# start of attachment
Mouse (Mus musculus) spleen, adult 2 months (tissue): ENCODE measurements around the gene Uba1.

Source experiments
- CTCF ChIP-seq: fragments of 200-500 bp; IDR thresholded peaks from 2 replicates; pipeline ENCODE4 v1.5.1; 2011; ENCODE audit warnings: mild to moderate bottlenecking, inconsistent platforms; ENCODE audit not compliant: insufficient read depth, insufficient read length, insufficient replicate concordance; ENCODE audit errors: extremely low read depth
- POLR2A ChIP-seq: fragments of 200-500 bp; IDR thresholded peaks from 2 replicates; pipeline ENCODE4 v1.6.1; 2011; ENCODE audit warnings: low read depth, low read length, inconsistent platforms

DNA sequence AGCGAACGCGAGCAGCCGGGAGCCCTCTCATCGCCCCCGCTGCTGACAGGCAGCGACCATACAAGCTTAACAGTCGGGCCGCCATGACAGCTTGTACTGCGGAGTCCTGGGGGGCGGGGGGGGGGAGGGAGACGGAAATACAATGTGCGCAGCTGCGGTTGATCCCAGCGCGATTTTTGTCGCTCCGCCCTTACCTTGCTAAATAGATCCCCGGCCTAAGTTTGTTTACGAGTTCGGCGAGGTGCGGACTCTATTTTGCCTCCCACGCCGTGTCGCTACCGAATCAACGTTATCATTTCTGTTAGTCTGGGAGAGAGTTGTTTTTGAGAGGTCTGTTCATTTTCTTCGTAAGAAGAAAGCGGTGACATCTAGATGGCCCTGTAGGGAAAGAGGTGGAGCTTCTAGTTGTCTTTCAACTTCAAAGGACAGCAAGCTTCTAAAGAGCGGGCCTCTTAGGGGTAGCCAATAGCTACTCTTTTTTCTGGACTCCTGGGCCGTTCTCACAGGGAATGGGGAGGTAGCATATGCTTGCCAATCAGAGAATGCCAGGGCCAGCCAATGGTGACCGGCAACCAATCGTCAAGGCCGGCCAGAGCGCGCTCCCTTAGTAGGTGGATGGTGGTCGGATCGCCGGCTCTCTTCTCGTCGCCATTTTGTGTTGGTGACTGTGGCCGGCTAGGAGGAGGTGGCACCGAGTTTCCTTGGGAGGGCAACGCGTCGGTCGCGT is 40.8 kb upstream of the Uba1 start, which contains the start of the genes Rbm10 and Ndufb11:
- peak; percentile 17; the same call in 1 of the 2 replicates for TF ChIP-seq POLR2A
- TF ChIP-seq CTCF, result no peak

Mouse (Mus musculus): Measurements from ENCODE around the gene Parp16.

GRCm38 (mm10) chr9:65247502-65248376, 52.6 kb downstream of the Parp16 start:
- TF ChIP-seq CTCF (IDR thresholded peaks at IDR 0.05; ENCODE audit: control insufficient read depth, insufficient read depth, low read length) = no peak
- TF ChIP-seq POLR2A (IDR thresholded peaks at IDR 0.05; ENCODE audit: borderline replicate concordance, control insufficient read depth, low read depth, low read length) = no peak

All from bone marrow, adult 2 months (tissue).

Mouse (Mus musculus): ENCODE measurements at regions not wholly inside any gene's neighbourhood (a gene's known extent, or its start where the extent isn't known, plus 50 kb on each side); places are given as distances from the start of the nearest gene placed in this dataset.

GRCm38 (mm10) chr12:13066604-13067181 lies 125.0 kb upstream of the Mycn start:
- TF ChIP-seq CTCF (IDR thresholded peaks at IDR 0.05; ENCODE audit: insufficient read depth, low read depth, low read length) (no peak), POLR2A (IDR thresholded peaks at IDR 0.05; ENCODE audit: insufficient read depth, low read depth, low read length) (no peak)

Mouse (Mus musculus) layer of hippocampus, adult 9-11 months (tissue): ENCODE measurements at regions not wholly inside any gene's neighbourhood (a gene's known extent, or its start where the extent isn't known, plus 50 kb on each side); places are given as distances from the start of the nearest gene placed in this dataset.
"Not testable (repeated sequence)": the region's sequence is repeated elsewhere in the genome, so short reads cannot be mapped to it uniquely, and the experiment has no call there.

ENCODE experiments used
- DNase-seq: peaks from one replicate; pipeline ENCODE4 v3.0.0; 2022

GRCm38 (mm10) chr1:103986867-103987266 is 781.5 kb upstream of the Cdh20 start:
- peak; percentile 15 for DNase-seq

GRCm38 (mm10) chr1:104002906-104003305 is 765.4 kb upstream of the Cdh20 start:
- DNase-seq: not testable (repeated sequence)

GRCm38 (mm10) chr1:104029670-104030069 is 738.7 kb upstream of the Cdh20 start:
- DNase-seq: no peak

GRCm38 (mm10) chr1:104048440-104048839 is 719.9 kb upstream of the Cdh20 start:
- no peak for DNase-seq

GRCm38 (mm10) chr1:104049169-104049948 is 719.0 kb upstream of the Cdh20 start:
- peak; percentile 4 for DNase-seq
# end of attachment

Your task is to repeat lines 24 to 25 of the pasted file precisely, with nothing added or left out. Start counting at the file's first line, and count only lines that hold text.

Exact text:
GRCm38 (mm10) chr1:104029670-104030069 is 738.7 kb upstream of the Cdh20 start:
- DNase-seq: no peak